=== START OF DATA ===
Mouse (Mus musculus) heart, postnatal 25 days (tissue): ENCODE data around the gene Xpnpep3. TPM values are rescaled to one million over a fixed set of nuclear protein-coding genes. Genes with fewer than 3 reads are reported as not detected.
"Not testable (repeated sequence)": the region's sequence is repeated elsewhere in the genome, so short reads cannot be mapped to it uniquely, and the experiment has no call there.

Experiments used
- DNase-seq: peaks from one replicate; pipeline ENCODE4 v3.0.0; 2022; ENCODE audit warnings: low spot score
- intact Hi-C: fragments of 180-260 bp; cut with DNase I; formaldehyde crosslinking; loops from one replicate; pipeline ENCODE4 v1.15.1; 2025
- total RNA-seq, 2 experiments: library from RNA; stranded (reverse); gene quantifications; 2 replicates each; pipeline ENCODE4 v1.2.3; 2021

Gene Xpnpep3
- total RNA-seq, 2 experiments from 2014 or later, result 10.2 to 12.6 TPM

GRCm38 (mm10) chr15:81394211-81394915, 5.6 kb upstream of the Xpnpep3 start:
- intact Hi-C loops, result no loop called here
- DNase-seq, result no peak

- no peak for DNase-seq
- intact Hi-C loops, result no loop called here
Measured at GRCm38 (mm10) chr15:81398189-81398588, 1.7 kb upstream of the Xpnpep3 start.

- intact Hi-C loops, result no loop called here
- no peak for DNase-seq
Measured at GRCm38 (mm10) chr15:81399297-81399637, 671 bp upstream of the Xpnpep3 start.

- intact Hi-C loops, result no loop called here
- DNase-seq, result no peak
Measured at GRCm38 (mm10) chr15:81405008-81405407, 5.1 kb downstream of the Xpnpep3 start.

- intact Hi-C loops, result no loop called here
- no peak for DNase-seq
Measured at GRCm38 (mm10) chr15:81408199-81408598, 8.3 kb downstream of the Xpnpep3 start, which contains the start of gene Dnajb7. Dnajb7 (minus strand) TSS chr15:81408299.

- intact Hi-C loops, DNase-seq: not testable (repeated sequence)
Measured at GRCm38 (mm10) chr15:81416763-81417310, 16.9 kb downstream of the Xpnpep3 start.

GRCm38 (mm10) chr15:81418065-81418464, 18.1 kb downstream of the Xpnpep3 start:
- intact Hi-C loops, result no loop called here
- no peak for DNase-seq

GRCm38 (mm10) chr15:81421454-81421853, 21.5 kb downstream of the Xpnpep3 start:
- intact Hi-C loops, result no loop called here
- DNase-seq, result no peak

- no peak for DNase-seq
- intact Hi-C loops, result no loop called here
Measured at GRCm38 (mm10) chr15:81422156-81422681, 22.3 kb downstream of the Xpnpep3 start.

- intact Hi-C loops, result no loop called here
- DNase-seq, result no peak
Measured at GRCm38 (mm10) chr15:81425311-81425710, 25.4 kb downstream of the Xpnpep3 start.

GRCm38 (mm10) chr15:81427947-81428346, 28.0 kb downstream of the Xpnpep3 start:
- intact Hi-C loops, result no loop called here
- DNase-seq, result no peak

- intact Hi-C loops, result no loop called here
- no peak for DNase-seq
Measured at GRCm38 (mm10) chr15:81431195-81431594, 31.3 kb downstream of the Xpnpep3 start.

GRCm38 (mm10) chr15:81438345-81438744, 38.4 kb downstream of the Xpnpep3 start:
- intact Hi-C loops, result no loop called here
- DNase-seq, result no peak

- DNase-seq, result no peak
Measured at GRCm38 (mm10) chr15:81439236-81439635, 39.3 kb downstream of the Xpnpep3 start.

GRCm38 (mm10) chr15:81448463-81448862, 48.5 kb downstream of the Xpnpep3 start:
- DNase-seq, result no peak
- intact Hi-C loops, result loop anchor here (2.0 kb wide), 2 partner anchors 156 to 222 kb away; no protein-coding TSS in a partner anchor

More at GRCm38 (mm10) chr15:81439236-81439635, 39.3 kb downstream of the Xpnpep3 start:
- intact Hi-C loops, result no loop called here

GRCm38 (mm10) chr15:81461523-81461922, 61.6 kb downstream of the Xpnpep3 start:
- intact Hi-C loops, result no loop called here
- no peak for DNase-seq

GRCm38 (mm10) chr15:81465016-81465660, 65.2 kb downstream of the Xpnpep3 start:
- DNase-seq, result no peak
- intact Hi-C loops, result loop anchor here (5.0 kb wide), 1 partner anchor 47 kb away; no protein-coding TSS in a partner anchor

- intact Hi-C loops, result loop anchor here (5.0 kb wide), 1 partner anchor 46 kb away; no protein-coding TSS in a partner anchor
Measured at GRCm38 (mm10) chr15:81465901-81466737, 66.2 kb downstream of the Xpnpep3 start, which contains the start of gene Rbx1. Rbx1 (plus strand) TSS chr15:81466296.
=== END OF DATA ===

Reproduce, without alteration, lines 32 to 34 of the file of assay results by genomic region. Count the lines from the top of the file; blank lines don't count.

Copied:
- no peak for DNase-seq
- intact Hi-C loops, result no loop called here
Measured at GRCm38 (mm10) chr15:81422156-81422681, 22.3 kb downstream of the Xpnpep3 start.